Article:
Change is often a good thing no matter how unwanted it may be in the moment. It can be uncomfortable when our norm is thrown off, but a change in perspective is all that is needed. We live in a world where nothing ever remains the same. I apply Newton’s Laws to help understand. I don’t think Newton’s Law only applies to motion; when put into the context of change I think it also makes sense.
Newton’s First Law
Every object moves in a straight line unless acted upon by a force. Everyone likes things to stay the same, but life happens, and things get shaken up. Maybe you met someone that changed your perspective, or you experienced a life event that redefined your priorities. Your life is changed by everyday events, maybe sometimes in small unnoticeable ways, and others so drastic you immediately take notice.
Newton’s Third Law
For every action, there is an equal and opposite reaction. There are two forces at play in life here; Conservatism which prefers things to stay as they are and Liberalism which prefers things to progress.
Both principles apply in sport. There are people that believe the rules should never change, the current make up should stay the same, and things are just fine as they are. At the same time, there are people who want to expand access and create opportunities for change. Just as in the bigger picture of life, there are those who want to keep others out and those who want to let more people in.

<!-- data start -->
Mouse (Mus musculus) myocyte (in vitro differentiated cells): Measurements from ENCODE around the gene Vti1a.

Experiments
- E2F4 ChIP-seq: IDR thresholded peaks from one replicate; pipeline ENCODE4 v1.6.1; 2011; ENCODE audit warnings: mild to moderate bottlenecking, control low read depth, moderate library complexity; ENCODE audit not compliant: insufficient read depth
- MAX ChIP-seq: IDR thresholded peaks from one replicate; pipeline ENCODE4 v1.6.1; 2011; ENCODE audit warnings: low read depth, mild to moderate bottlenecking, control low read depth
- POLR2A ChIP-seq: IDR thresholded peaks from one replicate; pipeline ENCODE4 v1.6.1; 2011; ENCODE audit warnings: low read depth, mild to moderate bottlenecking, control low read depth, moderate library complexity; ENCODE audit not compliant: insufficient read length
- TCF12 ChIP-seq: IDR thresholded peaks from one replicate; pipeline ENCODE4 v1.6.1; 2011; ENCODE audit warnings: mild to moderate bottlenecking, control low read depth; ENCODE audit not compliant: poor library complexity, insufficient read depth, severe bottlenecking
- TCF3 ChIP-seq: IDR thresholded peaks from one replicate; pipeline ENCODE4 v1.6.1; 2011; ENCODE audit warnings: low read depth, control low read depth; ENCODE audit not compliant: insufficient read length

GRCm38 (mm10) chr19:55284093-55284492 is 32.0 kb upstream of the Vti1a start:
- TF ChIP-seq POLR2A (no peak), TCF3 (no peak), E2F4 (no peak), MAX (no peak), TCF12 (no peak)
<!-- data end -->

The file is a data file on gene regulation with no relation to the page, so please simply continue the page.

In the winter sports world, skiing and snowboarding are very expensive sports. Skis and snowboards cost roughly $300 - $12,000 (if you are buying YSL designed skis), but really it is between $300 to $1,200. Boots cost roughly $300 to $1,200. Pants and Jackets cost roughly about the same. Helmets can go from $50 to $300. Ski Lifts and Season Passes go from $70 to over $1,000. That doesn’t include lessons, travel, or lodging. And rentals aren’t cheap either. That means there is a huge percentage of people who might not experience the world of snow sports due to a lack of disposable income to be able to participate.
One could argue the rising cost is going to keep people out. The technological advancements of snow sport gear maintain an ever-rising cost to participate. And there is an argument that climate change is negatively impacting the winter sport season, making snow fall unpredictable, affecting the season length and quality, ultimately increasing the expenses for resorts trying to maintain quality slopes. There are those who argue this is just the nature of the sport and see no need for change. At this ever-growing rate, winter sports will go from elitist to super elitist if we don’t advocate that the community make snow sports more accessible and attainable for all.
So why is change in this case a good thing? Change can reset the norm. It can work to create better circumstances all around and it can challenge the status quo to expand opportunities for others. There is opportunity in change; an opportunity for new ideas, new experiences, new customer market-base, and growth. So I challenge you to embrace change and fight for the norms to not remain norms.